TOWARDS INTEGRATING MECHANISMS TO ASSESS STUDENTS¿ OFF-SITE WORK WITHIN THE REGULAR TEACHING-LEARNING PROCESS

Autores UPV
Año
CONGRESO TOWARDS INTEGRATING MECHANISMS TO ASSESS STUDENTS¿ OFF-SITE WORK WITHIN THE REGULAR TEACHING-LEARNING PROCESS

Abstract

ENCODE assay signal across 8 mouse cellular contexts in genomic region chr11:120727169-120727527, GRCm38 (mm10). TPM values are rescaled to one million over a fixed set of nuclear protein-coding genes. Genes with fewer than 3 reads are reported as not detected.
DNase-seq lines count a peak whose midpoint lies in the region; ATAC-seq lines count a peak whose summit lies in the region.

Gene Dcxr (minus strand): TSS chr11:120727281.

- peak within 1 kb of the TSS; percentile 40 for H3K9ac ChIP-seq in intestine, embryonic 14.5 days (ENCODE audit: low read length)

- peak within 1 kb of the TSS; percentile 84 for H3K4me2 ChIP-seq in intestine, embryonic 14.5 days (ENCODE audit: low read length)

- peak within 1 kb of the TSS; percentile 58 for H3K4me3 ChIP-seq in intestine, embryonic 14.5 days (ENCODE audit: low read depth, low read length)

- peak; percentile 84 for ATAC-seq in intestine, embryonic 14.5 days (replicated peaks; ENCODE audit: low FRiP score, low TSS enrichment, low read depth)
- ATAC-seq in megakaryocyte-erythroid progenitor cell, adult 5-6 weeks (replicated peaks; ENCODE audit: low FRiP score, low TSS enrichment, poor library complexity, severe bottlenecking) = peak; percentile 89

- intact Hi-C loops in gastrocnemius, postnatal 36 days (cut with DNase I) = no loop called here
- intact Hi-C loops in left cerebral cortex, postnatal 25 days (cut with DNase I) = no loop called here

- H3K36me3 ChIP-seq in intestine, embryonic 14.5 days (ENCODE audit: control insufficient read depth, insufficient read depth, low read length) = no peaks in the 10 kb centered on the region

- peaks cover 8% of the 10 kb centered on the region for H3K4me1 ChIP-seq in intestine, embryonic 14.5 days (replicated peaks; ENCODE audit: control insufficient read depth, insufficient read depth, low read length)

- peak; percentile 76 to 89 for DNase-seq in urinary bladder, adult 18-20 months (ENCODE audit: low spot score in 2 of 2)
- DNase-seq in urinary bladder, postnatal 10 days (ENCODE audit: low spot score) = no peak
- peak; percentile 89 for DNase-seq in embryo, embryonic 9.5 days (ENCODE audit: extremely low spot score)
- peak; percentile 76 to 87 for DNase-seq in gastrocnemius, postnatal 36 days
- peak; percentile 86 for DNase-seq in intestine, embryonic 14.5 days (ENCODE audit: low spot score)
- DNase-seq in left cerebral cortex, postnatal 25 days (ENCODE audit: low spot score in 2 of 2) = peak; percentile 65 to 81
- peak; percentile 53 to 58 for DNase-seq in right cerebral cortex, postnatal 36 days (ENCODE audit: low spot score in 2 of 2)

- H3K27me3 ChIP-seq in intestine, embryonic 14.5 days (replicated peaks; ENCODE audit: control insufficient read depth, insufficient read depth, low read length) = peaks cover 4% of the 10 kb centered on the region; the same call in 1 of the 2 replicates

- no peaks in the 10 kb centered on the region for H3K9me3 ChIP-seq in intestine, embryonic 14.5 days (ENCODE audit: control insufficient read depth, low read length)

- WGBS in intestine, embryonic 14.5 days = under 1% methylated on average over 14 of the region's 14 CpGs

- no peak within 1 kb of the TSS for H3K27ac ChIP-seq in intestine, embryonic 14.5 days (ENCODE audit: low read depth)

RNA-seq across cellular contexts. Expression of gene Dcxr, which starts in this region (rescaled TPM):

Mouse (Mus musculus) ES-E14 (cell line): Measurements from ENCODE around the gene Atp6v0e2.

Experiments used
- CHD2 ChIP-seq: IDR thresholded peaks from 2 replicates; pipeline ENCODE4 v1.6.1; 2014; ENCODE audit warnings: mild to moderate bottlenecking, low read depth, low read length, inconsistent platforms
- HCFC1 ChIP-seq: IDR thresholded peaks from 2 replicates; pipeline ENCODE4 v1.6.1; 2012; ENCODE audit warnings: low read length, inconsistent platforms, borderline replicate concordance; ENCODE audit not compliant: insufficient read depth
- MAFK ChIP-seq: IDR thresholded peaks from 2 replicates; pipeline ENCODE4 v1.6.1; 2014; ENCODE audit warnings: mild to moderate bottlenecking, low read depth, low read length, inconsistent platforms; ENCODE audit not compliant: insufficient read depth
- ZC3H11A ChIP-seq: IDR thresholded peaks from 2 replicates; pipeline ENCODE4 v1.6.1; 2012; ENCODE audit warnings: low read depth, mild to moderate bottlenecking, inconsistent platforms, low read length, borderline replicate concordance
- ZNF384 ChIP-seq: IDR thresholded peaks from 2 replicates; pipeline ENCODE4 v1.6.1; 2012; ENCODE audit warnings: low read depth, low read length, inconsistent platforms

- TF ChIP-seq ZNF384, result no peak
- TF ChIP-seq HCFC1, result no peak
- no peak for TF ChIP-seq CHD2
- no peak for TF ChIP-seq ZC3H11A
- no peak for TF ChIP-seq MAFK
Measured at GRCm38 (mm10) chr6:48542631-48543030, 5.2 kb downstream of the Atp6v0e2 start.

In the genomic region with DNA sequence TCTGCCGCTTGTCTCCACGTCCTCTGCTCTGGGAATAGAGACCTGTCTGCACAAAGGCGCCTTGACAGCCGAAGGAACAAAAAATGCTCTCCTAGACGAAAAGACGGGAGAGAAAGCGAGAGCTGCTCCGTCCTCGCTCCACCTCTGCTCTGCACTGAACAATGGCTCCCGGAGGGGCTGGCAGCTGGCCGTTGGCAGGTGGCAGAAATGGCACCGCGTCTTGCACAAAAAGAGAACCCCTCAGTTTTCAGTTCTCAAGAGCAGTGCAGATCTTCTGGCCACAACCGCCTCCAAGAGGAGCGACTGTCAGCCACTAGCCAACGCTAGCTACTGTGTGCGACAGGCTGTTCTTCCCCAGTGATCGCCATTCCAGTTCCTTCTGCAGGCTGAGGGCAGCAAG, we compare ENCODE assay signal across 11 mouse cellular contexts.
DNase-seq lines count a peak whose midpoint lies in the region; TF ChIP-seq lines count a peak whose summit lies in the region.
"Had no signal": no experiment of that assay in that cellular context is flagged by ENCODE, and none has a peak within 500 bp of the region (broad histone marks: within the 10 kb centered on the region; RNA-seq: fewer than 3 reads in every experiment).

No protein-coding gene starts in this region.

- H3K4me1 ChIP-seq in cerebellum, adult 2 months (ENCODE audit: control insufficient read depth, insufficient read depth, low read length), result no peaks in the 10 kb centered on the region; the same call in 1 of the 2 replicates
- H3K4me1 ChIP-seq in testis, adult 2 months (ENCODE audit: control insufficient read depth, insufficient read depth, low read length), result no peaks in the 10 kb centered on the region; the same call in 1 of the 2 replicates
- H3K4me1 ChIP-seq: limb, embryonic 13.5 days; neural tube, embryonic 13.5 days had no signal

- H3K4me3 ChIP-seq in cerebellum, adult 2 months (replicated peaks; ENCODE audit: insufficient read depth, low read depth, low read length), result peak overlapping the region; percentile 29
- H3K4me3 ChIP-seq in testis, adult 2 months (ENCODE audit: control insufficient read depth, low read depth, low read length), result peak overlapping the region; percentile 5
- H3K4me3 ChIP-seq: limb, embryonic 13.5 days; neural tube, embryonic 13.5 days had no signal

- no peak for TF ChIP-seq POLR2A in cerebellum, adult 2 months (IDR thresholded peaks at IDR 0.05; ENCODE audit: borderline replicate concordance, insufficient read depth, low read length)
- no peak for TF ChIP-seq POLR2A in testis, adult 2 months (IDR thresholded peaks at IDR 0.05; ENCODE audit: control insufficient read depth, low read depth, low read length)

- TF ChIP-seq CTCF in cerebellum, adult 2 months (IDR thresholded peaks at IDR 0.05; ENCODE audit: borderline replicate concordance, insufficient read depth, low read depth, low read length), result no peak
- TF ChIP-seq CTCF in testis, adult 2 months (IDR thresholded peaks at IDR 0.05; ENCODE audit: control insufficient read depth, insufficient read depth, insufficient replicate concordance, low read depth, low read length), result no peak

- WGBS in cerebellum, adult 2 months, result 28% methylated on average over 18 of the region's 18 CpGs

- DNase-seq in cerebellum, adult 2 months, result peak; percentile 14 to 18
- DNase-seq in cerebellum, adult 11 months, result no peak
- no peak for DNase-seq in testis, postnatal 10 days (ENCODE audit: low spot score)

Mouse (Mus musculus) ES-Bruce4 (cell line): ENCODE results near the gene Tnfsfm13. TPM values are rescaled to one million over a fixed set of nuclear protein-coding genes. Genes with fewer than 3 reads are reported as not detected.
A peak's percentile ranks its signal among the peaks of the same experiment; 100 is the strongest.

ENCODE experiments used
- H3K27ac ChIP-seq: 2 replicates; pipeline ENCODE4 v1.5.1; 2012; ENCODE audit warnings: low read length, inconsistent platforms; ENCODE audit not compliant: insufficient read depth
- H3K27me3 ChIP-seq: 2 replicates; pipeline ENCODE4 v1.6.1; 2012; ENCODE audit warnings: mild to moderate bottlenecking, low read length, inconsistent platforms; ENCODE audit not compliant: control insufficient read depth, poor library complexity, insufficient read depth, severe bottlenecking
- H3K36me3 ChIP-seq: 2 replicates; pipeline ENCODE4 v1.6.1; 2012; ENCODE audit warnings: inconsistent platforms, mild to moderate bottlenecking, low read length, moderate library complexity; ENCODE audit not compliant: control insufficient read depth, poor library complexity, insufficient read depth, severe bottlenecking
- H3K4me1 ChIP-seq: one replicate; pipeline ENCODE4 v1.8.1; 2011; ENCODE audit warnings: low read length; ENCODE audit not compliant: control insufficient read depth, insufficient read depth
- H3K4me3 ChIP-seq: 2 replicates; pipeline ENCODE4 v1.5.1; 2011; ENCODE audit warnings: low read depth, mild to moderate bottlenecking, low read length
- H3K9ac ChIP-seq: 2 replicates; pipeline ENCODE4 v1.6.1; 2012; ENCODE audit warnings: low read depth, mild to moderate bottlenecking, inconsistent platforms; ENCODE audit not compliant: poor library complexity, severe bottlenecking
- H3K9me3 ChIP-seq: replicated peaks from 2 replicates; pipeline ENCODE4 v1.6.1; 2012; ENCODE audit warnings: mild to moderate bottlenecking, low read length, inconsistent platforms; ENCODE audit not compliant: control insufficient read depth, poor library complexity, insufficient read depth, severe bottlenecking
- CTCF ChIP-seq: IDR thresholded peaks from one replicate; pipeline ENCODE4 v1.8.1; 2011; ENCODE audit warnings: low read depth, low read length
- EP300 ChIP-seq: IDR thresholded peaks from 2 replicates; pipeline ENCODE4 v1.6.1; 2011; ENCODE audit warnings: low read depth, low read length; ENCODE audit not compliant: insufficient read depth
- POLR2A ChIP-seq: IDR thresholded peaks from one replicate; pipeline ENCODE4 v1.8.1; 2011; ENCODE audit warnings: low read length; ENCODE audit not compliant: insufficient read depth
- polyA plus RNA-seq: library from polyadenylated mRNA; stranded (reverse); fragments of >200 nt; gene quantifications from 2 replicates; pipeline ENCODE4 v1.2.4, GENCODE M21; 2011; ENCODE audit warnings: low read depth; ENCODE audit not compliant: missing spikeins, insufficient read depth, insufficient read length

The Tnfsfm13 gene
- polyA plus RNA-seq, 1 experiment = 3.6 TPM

The deployment of the Bologna process has caused a shift in the education paradigm of university studies. In this new education model, personal study is a crucial part of the learning process. However, in most cases, the personal (off-site) work performed by students is just evaluated by means of assignments, in the form of reports or deliverables. They could surely provide evidences of the degree of achievement of certain learning outcomes, but can hardly provide insights on how students have organised and coordinated (especially in a group work) to hand over the assignment, on the time devoted to perform the task, on the perception of the students about the usefulness of the task, etc. Accordingly, the ¿Tools and Strategies for Competences Assessment¿ (TASCA) ¿Innovation and Quality Education Team¿ (EICE) from the Universitat Politècnica de València (UPV) has focused its initial efforts on gathering and analysing different information related to the personal study/off-site work carried out by students. Preliminary results show that there is not a clear relationship between the time devoted to each task and the obtained results, but there exist a number of students that devote a large amount of time to the task and get poor marks. If this feedback is obtained early during the course, the teacher can tutor those students to determine their specific problems and propose corrective actions. Another important aspect in the student¿s learning process is that, in general, the ratio between the number of on-site work (lectures, seminars, and labs) hours and off-site work (personal study, assignments, etc.) hours must be well balanced. At UPV, for instance, this ratio should be of 1.5 offsite work hours per each on-site work hour. However, the lack of adequate supervision of off-site work leads to situations where such time is underestimated or overestimated. While overestimation leads to a waste of time, underestimation of off-site work leads to overload, which may burn-out the student. Supervision of student¿s off-site work is thus an essential asset for the adequate tune of courses. Coordination among different courses and departments could also be of prime importance to distribute exams and assignments along the course, avoiding workload peaks in specific periods of time. Finally, an estimation of the degree of usefulness and satisfaction from students¿ perspective may help teachers to improve the assignments of their courses to raise students¿ motivation. Hence, the integration of mechanisms within the regular teaching-learning process to measure and assess the offsite work performed by students, not just its quality, but also the time required to fulfil the task, and the perceive usefulness and satisfaction, among other parameters, may provide a very interesting feedback to stimulate reflective and analytic thinking about the work one, increase students¿ motivation, and improve the organisation and planning of course in general.